- The Washington Times - Saturday, April 22, 2006

A voyage to the Amazon — home to more varieties of fish than any other river in the world — begins in the basement of the Smithsonian Institution’s S. Dillon Ripley Center. The journey includes wrestling an anaconda, studying a stingray, learning how an electric eel shocks, and dancing a costumed samba.

However, the highlight of “Amazon Voyage: Vicious Fishes and Other Riches,” a temporary exhibit on loan from the Miami Museum of Science and Planetarium, is simply digging through slimy mud. Young visitors stick their hands into superstrength gloves to dig through leaves and mud, simulating the work of researchers who look for muck fish — a newly discovered species — in the Amazon.

“Amazon Voyage,” which will run through Aug. 6, is full of hands-on, tactile experiences for school-age children. The exhibit’s bright colors, folk-art decorations and fun presentation make learning about the biodiversity, environment, flora and fauna of South America entertaining.

“The whole exhibit centers around the seven perils of the Amazon,” says Ellen Dorn, director of special exhibitions at the Ripley Center’s International Gallery. “Kids love it.”

Those seven perils are explained in a video from “Captain Mo,” an Amazon riverboat captain, when visitors board his riverboat to start the voyage. He talks of perils in the form of animals such as the caiman and stingray, but a display later explains the real perils — environmental factors such as overfishing, piracy and poaching.

For better or worse, the relationship of man to the river is shown throughout the exhibit. There are photo boards and books showing how families build their homes (designed to withstand flooding) along the river and how they earn a living fishing.

Among some of the other lessons:

m Catfish diversity. There are some 1,200 species of catfish — called piraiba locally — in the Amazon, some of which are on display here. The fish can be as big as a bear or as small as an ant. To explain how scientists learn about animals by examining what they eat, visitors can do a “stomach search” on a catfish model. Reaching into the guts of the dolphin-size catfish and pulling out a tennis shoe and a monkey skull got a great reaction of “gross” from a couple of 9-year-olds.

m A large portion is devoted to the most popular killer fish, the piranha. Visitors are educated in piranha fact vs. fiction. For instance, most piranhas bite other fish, not people. Visitors can use hand cranks to move around cartoon piranhas and learn about the feeding habits of the 33 varieties of piranha. A whole section is devoted to the extinct mega-piranha, with its zig-zag teeth, which roamed the waters about 13 million years ago.

m Getting a tetra’s-eye view of the world. One display shows how the exotic tetra fish gets from the Brazilian wild to a home aquarium. The display explains how about 1,000 people make their living collecting tetras. It then shows how the fish are imported and get to wholesalers and, eventually, retailers, in this country.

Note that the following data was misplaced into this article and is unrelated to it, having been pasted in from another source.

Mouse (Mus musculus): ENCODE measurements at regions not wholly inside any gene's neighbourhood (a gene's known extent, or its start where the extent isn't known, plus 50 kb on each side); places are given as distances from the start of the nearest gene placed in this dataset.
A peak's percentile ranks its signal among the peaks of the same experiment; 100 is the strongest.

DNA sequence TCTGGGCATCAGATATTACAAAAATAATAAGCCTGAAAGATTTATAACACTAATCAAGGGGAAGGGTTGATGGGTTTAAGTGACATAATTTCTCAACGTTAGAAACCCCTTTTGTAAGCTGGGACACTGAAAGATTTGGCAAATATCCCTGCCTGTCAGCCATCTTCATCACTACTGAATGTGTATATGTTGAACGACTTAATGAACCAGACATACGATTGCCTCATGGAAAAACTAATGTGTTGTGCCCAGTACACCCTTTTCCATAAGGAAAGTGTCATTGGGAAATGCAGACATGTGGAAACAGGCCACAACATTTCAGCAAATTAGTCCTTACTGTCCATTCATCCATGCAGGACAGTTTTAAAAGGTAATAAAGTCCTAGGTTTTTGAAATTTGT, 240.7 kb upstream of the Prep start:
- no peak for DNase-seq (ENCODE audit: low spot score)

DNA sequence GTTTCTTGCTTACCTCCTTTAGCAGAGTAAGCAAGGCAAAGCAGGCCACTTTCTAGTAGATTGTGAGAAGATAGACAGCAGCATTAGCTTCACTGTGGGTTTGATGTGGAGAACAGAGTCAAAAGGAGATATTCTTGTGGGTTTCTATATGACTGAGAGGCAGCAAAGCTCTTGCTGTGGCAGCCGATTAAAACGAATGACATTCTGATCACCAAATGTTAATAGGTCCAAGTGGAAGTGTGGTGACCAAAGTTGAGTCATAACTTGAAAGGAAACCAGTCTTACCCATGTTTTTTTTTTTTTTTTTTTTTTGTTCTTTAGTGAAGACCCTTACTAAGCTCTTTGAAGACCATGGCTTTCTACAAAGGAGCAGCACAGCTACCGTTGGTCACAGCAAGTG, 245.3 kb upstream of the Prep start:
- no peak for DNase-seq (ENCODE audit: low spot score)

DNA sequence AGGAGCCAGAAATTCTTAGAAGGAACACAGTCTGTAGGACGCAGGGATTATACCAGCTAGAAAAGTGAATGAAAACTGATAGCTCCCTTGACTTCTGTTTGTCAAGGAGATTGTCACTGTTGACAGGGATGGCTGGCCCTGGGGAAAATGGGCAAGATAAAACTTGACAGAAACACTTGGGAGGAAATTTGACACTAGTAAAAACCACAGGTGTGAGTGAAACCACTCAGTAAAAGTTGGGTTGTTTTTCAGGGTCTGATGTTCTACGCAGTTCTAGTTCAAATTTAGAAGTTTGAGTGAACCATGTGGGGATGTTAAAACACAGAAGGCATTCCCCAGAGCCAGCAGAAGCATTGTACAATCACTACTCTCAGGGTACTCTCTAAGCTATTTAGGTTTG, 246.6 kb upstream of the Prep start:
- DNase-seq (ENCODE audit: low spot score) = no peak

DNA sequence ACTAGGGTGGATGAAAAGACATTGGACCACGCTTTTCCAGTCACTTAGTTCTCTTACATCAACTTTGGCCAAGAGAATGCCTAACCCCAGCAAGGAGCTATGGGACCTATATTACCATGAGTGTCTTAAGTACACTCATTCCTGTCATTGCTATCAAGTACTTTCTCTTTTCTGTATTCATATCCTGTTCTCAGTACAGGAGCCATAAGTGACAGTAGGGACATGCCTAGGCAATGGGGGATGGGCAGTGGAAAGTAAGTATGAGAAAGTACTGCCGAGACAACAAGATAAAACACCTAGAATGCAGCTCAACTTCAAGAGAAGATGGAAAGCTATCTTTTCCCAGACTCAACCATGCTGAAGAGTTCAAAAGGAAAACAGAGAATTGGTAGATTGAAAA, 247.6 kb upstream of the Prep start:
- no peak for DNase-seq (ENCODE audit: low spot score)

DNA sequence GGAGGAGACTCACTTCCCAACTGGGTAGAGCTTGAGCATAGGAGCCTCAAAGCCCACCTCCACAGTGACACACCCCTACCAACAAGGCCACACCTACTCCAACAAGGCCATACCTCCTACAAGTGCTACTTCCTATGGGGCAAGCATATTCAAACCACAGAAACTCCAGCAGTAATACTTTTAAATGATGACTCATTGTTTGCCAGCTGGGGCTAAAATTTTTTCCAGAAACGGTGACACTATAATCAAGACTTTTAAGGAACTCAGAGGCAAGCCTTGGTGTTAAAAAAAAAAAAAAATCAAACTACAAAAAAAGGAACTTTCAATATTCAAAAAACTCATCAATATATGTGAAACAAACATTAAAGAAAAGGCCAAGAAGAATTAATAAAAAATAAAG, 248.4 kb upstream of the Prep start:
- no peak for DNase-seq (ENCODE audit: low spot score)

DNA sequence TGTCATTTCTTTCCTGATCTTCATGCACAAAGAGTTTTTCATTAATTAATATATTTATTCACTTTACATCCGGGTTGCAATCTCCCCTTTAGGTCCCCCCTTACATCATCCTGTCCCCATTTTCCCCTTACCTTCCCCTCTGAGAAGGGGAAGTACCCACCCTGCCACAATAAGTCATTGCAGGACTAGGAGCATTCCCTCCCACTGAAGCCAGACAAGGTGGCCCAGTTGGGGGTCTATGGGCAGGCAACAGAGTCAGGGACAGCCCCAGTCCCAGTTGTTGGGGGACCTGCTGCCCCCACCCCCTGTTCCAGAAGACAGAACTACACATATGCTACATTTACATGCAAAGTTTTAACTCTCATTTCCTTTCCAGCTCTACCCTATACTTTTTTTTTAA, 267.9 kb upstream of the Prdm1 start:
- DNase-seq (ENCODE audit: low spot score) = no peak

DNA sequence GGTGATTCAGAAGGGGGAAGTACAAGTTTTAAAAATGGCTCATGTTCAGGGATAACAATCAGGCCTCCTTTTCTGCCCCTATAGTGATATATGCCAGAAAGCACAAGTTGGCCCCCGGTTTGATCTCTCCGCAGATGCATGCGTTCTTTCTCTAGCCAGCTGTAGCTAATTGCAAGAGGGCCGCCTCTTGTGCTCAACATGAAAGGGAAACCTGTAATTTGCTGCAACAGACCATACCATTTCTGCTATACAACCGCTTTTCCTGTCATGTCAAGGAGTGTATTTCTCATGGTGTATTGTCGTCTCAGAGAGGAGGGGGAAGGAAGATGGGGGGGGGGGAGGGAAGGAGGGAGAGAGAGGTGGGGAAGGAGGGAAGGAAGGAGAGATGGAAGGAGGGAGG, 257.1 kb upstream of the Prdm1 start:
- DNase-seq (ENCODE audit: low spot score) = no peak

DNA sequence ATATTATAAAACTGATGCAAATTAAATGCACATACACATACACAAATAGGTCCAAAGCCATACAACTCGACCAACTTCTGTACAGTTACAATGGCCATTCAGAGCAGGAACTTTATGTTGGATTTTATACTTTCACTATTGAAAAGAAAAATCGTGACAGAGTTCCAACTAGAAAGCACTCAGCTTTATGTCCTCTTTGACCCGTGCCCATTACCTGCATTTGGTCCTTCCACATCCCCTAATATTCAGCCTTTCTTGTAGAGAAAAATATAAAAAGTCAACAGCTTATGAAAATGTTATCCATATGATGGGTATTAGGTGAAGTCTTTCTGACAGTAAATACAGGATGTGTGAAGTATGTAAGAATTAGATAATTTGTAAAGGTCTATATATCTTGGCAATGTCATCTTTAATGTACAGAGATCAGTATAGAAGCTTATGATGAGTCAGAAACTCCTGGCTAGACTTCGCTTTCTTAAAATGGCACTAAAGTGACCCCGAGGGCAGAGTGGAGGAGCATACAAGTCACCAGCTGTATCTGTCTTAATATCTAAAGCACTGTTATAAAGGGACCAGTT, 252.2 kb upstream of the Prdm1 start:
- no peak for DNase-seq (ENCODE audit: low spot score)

To impart the lesson of life in a fish tank, youngsters can crawl through a tunnel and come up in a dome inside a large aquarium. This also is a big attraction for the 6-to-10-year-old set.

The exhibit’s other live tank includes stingrays. Experts from the National Zoo are helping care for the stingrays, Ms. Dorn says. Meanwhile, visitors can learn how stingrays adapt from saltwater to freshwater, how they camouflage themselves by burrowing in the sand and how their gills work to breathe underwater. On a colorful carpet, visitors can find a variety of stingrays with different patterns to see how the creatures hide.

Visitors reach the exhibit’s end in colorful, Amazonian fashion. At a bright stage, lively Brazilian music plays along with a video of costumed locals dancing in the Barcelos fish festival, a Brazilian event that celebrates the benefits of fish collecting for the community.

A big selection of soft-sculpture costumes is available, and visitors can dance around with a big fish tail or claws. They can pretend they are a turtle, a dolphin or any other creature from the Amazon.

A group of 9-year-olds gave all the costumes a try. They pretended they were piranhas and danced the stingray shuffle. After a while, they did their own renditions of “the worm” across the dance floor. They may have been in a basement just off the Mall, but really, for just that minute, they were on the banks of the Amazon.

When you go:

Location: “Amazon Voyage: Vicious Fishes and Other Riches” is at the Smithsonian Institution’s S. Dillon Ripley Center, 1100 Jefferson Drive SW, Washington.

Hours: 10 a.m. to 5:30 p.m. daily

Admission: Free

Parking: Limited street parking is available on the Mall. The closest Metro station is the Smithsonian stop on the Orange Line.

More information: Visit www.si.edu/ripley or call 202/663-1000.



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